The Negotiation of the Multiannual Financial Framework: Budgeting Europe 2020 or Business as Usual?

The Negotiation of the Multiannual Financial Framework: Budgeting Europe 2020 or Business as Usual?

Theme: This paper looks at the main causes of dissension and the preferences of the EU’s Member States that must be solved by the Cypriot Presidency in order to reach an agreement on the MFF 2014-2020 by the end of the year.

Summary: This analysis looks at main issues in contention, in addition to the proposals of the leading players to show the current state of the negotiations and the challenges facing the Cypriot EU Presidency, whose aim is to reach an agreement on the multiannual financial framework (MFF) for 2014-2020 during the semester. The authors aim to provide an insight into the complex negotiations surrounding the MFF 2014-2020, although it draws short of presenting the entire range of measures linked to the policy proposals for the new MFF.

Analysis: The Eurozone crisis has made budgetary issues the focal point of political and public debate about the EU. However, public debates on transfers from national budgets to European bailout funds have distorted the public perception of the EU’s financing and spending policies and watered down the image of the Union’s budget as an instrument for growth and employment. Thus the negotiation on the multiannual financial framework (MFF) between Member States has been very much influenced by the discussions on the financial costs of transfers to the EU. The negotiation of the MFFs has traditionally been highlighted in both academic literature and the media as a tortuous battle after which agreements are only reached at the last minute. Since the EU budget accounts for roughly only 1% of its GNI, the question is: why so much political drama? In fact, the negotiation of the MFFs is more than a purely financial discussion about budgetary costs and benefits for the different Member States because it determines the EU’s financial resources and policy priorities for several years. In this respect, the MFFs combine three complex elements: (1) the debate on the budget year; (2) the policy goals involved; and (3) the institutional influence of the various players in the decision-making process.

The negotiation of the multiannual financial framework 2014-2020 (MFF 2014-2020) formally started in June 2011 with the presentation of the European Commission’s proposal ‘A Budget for Europe 2020’.[1] Since then, the negotiation has involved different players –the European Commission, the European Parliament and the Council– as well as different institutional levels –working parties, high-level groups, the Committee of Permanent Representatives (COREPER), different Council configurations and the European Council–. So far, there have been agreements on low-level issues, but the high level issues –such as agriculture payments and cohesion policy– have barely been discussed.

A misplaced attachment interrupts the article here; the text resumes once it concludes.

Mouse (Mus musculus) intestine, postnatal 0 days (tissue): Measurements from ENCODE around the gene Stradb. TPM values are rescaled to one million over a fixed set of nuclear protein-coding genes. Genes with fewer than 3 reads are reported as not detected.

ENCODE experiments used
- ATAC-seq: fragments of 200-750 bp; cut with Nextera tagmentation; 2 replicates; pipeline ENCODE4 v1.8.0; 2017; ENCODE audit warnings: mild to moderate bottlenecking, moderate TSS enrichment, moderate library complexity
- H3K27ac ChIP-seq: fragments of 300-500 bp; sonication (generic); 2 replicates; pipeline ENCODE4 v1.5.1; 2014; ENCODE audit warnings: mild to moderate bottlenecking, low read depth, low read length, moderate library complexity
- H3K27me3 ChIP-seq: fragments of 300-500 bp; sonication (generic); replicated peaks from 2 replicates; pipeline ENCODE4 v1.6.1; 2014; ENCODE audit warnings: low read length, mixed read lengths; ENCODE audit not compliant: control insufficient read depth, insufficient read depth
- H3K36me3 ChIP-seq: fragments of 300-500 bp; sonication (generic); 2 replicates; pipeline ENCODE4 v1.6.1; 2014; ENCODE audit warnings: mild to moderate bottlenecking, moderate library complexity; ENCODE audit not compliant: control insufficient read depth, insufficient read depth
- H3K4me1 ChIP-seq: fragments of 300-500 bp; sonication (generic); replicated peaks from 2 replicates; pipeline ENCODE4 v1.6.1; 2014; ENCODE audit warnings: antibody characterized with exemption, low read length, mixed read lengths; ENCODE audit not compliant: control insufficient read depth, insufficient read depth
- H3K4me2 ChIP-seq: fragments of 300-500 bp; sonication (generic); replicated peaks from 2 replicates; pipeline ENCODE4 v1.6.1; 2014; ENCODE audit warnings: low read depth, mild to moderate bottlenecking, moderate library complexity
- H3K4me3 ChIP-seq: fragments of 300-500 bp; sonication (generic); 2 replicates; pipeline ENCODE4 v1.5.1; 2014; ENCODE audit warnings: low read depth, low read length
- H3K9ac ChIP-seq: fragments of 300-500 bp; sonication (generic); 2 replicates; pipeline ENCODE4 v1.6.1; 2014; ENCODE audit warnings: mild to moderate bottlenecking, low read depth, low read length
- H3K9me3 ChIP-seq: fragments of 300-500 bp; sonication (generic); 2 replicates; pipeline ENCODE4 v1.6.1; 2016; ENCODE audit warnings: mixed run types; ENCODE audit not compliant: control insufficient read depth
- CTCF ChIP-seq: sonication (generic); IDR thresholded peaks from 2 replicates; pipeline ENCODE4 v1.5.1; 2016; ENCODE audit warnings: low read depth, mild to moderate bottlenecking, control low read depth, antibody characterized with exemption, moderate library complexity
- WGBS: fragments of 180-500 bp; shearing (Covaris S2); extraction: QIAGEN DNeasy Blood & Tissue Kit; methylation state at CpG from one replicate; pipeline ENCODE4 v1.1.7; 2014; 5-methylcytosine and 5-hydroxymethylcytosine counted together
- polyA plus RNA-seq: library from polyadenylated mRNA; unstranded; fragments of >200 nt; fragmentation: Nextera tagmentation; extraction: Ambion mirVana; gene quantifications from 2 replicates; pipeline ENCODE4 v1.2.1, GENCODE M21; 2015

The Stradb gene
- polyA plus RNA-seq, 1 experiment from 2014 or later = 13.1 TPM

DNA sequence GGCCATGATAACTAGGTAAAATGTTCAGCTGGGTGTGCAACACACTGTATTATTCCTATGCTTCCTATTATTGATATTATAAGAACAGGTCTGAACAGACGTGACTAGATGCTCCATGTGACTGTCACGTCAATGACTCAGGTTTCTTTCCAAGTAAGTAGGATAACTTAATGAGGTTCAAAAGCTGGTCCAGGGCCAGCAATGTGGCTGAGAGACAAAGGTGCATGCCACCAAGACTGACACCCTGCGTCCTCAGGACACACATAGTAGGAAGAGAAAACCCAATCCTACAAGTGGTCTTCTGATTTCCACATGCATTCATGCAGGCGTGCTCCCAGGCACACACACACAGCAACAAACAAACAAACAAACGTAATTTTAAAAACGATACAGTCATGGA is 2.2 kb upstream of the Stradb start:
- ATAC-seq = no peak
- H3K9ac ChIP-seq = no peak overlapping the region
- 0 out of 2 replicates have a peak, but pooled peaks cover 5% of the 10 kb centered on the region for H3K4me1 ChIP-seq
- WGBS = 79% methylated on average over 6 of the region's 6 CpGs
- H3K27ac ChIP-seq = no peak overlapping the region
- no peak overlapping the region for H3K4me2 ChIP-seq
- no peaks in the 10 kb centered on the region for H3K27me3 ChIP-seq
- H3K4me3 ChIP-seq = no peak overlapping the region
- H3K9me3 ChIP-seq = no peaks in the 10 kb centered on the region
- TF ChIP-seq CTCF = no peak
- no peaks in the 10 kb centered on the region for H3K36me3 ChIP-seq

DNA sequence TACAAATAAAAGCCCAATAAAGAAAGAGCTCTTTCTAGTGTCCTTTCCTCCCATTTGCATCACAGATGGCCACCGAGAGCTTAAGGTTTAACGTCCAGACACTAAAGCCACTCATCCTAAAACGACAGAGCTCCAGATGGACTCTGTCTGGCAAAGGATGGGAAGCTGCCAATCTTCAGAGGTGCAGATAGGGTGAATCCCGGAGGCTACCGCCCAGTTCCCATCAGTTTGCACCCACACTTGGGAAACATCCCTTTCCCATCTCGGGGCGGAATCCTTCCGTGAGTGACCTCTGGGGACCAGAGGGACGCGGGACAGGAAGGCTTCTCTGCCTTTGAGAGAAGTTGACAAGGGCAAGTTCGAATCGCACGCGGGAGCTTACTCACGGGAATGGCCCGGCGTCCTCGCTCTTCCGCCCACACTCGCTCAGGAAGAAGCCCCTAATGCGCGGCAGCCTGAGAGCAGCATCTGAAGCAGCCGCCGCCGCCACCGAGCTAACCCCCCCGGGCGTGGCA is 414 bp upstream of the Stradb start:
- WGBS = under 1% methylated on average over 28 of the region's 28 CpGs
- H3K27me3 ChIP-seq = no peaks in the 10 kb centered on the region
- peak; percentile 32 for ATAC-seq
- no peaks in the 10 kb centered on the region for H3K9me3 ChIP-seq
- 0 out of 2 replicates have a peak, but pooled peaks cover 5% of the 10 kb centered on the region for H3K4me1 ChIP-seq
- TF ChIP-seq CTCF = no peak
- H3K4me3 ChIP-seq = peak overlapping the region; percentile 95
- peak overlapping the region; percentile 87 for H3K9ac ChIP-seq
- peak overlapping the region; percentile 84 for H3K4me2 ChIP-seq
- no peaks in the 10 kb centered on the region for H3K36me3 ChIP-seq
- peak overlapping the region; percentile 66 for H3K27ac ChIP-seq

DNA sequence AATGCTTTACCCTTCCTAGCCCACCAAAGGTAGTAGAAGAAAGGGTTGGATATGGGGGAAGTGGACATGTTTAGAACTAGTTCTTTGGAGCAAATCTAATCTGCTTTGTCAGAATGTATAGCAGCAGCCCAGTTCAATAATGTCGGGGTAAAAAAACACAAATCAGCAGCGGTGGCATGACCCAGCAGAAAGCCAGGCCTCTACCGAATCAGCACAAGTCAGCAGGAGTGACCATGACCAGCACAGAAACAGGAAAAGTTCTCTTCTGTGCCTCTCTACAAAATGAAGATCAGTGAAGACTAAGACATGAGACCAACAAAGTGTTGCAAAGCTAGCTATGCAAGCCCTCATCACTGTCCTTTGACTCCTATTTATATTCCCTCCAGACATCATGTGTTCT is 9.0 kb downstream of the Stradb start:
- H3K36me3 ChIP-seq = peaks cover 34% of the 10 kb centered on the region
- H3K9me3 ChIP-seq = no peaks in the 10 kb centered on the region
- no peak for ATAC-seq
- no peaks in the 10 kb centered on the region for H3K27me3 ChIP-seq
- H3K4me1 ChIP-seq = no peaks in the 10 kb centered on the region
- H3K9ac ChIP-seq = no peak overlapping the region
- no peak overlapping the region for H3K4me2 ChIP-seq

The euro crisis and the cleavage between Member States on the budgetary stimulus for growth and national cutbacks have affected the ongoing negotiations. The perceived decline in public support for the EU has added further tension, in addition to the fact that the Member States to be most affected by the crisis are those that have for decades been receiving structural support from the EU budget.

Nevertheless, aside from the pessimistic context and the contentious nature of the ongoing debate, there seems to be some common ground between the Member States to work towards a MFF 2014-2020 which contributes to growth and employment in line with the EU 2020 Strategy. If this common understanding materialises this would not only be a major step to convert the budget to an instrument to overcome the crisis but also change the nature of the communitarian budget.

This analysis looks at main issues in contention, in addition to the proposals of the leading players to show the current state of the negotiations and the challenges facing the Cypriot EU Presidency, whose aim is to reach an agreement on the MFF 2014-2020 during the semester. The authors aim to provide an insight into the complex negotiations surrounding the MFF 2014-2020, although it draws short of presenting the entire range of measures linked to the policy proposals for the new MFF.

The State of Negotiations